Two days before my son was born I went for a check-up. Everything seemed fine, and I didn’t complain about how uncomfortable I was feeling.
Saturday morning we went to the Farmers’ Market, but by the afternoon, I was feeling off, odd, and really uncomfortable. We canceled our dinner plans, I researched contractions online, and I took a bath to relax. I also hydrated myself, thinking maybe I had just gotten dehydrated in the summer heat. At dinnertime, I just knew something bad was wrong. I packed an overnight bag. I called the doctor, and we hurried to the hospital. The ER lost my paperwork and failed to rush me to labor and delivery until my husband complained. By the time they started monitoring my contractions, it was about 10 pm.
They didn’t tell me something I didn’t already know. I definitely had contractions. In my heart, I knew they were wasting their time hydrating me, but I hoped the muscle relaxer would help. After an hour or two, I thought the contractions were better because I couldn’t feel them. My husband, who could see the monitor, told me they weren’t.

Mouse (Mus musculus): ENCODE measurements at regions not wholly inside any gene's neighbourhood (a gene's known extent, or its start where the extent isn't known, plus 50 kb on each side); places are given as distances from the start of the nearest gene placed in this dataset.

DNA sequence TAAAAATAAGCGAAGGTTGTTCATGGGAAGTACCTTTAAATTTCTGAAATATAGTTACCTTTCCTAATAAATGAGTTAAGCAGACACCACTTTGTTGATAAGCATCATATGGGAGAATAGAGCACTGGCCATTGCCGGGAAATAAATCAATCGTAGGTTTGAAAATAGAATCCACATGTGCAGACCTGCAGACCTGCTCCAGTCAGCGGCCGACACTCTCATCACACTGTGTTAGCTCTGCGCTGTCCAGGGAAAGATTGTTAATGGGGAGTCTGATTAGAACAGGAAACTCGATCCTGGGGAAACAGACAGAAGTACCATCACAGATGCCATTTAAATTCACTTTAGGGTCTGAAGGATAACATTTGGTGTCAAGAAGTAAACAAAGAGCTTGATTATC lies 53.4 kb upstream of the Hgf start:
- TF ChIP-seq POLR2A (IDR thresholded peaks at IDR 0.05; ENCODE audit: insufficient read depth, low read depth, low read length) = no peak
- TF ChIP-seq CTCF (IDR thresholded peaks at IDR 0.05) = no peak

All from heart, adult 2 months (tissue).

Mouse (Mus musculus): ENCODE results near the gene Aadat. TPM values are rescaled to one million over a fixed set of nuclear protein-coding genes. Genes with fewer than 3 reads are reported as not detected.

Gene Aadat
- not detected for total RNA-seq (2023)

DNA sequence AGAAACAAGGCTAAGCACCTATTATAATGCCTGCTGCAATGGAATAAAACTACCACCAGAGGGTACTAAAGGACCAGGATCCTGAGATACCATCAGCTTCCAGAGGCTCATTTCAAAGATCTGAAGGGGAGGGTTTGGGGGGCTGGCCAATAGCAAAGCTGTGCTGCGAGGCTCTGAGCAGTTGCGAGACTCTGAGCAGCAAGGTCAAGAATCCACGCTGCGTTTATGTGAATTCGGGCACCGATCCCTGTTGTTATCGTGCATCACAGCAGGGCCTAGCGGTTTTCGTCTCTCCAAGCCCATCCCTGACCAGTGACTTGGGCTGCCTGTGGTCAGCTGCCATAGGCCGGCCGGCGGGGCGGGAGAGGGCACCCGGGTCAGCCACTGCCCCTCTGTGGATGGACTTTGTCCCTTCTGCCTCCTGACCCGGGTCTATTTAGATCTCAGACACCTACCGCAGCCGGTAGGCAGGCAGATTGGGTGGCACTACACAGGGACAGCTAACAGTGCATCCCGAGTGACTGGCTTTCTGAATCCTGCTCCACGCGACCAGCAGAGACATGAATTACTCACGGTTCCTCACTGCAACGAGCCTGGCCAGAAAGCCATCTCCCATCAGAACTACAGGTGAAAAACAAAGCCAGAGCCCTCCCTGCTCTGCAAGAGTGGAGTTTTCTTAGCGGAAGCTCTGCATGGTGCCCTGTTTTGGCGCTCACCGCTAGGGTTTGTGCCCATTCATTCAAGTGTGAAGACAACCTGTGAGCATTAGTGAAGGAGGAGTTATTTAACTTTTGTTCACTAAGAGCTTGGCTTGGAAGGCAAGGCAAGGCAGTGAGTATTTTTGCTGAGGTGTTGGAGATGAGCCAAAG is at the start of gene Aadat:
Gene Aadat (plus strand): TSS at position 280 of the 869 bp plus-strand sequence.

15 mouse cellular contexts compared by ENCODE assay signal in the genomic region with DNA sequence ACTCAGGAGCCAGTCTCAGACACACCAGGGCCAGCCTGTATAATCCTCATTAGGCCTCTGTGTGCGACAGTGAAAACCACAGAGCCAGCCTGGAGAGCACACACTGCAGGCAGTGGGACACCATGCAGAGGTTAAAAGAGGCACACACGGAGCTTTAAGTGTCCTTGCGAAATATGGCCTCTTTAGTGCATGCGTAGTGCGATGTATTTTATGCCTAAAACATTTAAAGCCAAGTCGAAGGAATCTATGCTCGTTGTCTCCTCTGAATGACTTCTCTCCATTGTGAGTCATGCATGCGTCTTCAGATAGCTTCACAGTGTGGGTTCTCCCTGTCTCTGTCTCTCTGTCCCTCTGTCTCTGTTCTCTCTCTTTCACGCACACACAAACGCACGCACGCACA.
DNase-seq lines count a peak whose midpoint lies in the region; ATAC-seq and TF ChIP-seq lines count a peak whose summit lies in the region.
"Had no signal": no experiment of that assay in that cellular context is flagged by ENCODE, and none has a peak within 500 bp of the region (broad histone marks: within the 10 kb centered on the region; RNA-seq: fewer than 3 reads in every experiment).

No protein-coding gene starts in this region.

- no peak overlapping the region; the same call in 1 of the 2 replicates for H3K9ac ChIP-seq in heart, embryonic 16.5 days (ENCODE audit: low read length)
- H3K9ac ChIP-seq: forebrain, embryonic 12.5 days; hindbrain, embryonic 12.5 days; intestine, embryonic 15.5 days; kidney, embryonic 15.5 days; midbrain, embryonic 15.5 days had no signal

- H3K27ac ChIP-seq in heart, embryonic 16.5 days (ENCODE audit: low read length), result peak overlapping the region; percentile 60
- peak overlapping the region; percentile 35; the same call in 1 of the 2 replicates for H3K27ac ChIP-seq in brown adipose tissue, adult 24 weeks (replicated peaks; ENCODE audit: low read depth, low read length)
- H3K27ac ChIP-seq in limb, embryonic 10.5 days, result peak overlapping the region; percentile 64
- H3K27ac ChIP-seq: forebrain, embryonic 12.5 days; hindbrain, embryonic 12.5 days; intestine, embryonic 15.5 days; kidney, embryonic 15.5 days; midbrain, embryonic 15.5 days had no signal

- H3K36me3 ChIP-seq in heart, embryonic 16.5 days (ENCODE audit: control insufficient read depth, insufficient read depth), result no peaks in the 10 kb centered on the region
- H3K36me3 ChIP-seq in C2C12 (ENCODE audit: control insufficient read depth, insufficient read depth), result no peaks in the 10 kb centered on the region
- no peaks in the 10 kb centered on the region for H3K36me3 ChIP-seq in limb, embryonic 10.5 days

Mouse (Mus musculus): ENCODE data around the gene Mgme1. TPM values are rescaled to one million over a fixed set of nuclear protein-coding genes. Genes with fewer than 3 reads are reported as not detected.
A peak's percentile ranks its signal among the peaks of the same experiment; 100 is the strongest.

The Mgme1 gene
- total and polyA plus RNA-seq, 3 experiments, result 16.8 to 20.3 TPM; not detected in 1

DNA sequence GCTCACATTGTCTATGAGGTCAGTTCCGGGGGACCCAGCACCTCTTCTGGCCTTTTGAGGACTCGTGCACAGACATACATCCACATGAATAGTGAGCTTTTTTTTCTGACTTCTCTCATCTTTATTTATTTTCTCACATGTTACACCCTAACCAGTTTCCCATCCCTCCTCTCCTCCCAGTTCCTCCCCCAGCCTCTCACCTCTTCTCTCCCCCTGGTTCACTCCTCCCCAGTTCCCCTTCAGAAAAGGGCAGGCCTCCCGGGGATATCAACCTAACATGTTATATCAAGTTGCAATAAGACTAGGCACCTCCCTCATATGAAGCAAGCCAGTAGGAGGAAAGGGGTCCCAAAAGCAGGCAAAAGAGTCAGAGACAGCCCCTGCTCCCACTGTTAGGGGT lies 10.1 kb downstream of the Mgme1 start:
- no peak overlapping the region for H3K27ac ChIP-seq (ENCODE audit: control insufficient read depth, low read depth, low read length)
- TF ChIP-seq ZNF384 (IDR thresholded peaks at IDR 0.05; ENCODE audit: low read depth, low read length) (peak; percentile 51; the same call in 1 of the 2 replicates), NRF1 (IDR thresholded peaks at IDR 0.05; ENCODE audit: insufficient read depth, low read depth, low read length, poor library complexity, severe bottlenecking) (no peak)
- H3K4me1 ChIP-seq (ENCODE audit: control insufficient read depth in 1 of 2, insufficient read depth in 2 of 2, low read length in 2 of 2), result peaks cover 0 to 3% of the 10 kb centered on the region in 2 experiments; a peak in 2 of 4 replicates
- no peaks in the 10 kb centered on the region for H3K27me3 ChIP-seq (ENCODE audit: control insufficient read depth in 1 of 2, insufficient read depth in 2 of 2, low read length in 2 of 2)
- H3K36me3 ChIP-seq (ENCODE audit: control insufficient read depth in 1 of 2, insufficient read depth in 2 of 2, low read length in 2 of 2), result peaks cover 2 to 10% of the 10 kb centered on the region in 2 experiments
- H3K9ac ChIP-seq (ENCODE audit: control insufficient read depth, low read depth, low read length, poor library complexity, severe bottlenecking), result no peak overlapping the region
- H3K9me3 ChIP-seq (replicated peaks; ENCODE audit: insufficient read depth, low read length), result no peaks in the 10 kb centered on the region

When the nurse finally checked me in the wee hours of the morning, I could tell she was upset. She hurried off, saying she was calling the doctor, whom I met for the very first time in the middle of the biggest health crisis of my life. She told me the news. Not only was I dilated to a 3 out of 10 but my son was breech. His foot was actually pushing the sac through the birth canal. I was at risk of his foot breaking the sac, allowing the amniotic fluid to rush out and pulling parts of him with it. He was in immediate risk, and an emergency C-section was our only option. They tilted the hospital bed until I was practically on my head to use gravity to keep my son inside me. The anesthesiologist consulted with the doctor, and they decided there was no safe way to give me an epidural or a spinal block. They would have to put me under. This meant that not only would I miss our son’s birth but also my husband would be alone in the waiting room during the surgery praying for both of our lives.